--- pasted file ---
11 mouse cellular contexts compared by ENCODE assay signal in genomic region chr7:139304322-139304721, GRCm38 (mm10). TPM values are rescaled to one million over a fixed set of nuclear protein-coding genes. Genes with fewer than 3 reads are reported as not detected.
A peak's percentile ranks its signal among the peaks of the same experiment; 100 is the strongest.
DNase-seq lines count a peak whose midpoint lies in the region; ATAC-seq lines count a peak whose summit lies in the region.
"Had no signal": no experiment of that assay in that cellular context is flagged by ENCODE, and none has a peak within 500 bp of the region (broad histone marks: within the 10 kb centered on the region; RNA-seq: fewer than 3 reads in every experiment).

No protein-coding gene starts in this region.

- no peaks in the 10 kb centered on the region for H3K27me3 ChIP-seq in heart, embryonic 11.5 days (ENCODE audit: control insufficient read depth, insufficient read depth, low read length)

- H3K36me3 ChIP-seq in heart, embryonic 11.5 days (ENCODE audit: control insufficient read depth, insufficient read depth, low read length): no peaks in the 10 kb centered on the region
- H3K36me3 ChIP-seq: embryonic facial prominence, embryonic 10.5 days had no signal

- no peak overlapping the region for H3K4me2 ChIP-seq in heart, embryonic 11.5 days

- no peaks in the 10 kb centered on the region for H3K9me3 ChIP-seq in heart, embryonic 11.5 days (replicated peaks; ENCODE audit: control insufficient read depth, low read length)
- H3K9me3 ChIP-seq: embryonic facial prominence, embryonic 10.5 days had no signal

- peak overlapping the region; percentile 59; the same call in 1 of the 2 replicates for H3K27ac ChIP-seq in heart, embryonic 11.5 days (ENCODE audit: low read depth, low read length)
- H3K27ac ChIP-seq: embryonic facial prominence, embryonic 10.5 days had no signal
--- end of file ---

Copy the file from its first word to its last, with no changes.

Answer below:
11 mouse cellular contexts compared by ENCODE assay signal in genomic region chr7:139304322-139304721, GRCm38 (mm10). TPM values are rescaled to one million over a fixed set of nuclear protein-coding genes. Genes with fewer than 3 reads are reported as not detected.
A peak's percentile ranks its signal among the peaks of the same experiment; 100 is the strongest.
DNase-seq lines count a peak whose midpoint lies in the region; ATAC-seq lines count a peak whose summit lies in the region.
"Had no signal": no experiment of that assay in that cellular context is flagged by ENCODE, and none has a peak within 500 bp of the region (broad histone marks: within the 10 kb centered on the region; RNA-seq: fewer than 3 reads in every experiment).

No protein-coding gene starts in this region.

- no peaks in the 10 kb centered on the region for H3K27me3 ChIP-seq in heart, embryonic 11.5 days (ENCODE audit: control insufficient read depth, insufficient read depth, low read length)

- H3K36me3 ChIP-seq in heart, embryonic 11.5 days (ENCODE audit: control insufficient read depth, insufficient read depth, low read length): no peaks in the 10 kb centered on the region
- H3K36me3 ChIP-seq: embryonic facial prominence, embryonic 10.5 days had no signal

- no peak overlapping the region for H3K4me2 ChIP-seq in heart, embryonic 11.5 days

- no peaks in the 10 kb centered on the region for H3K9me3 ChIP-seq in heart, embryonic 11.5 days (replicated peaks; ENCODE audit: control insufficient read depth, low read length)
- H3K9me3 ChIP-seq: embryonic facial prominence, embryonic 10.5 days had no signal

- peak overlapping the region; percentile 59; the same call in 1 of the 2 replicates for H3K27ac ChIP-seq in heart, embryonic 11.5 days (ENCODE audit: low read depth, low read length)
- H3K27ac ChIP-seq: embryonic facial prominence, embryonic 10.5 days had no signal